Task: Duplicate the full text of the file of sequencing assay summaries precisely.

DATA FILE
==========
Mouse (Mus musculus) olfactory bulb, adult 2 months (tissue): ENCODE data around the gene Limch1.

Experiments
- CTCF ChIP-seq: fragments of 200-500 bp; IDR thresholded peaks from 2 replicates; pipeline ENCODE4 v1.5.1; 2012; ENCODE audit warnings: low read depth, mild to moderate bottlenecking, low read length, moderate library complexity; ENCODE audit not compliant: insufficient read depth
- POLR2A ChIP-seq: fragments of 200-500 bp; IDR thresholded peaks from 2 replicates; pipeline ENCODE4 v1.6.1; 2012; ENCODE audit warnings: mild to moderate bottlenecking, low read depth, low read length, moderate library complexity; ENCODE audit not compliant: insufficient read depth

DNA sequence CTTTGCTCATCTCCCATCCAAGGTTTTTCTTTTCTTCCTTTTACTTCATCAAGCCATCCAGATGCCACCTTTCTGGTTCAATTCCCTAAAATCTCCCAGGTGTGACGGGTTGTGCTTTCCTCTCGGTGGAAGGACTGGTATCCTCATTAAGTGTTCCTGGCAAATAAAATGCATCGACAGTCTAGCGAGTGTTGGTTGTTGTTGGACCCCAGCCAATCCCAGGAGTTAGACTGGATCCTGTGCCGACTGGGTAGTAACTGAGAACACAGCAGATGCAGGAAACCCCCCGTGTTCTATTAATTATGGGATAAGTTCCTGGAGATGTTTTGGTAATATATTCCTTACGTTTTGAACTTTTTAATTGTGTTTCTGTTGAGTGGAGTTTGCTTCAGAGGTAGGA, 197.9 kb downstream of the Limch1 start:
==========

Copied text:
Mouse (Mus musculus) olfactory bulb, adult 2 months (tissue): ENCODE data around the gene Limch1.

Experiments
- CTCF ChIP-seq: fragments of 200-500 bp; IDR thresholded peaks from 2 replicates; pipeline ENCODE4 v1.5.1; 2012; ENCODE audit warnings: low read depth, mild to moderate bottlenecking, low read length, moderate library complexity; ENCODE audit not compliant: insufficient read depth
- POLR2A ChIP-seq: fragments of 200-500 bp; IDR thresholded peaks from 2 replicates; pipeline ENCODE4 v1.6.1; 2012; ENCODE audit warnings: mild to moderate bottlenecking, low read depth, low read length, moderate library complexity; ENCODE audit not compliant: insufficient read depth

DNA sequence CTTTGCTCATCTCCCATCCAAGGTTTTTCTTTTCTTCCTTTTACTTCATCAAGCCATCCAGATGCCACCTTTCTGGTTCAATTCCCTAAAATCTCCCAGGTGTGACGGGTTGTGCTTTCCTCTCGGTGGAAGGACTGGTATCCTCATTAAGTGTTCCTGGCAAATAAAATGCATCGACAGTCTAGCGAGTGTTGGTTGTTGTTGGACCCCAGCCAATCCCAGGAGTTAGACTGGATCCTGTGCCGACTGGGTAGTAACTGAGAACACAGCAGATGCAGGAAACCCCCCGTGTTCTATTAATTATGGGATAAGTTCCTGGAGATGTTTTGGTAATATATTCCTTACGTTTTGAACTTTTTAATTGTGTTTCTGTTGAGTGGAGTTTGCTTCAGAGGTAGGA, 197.9 kb downstream of the Limch1 start: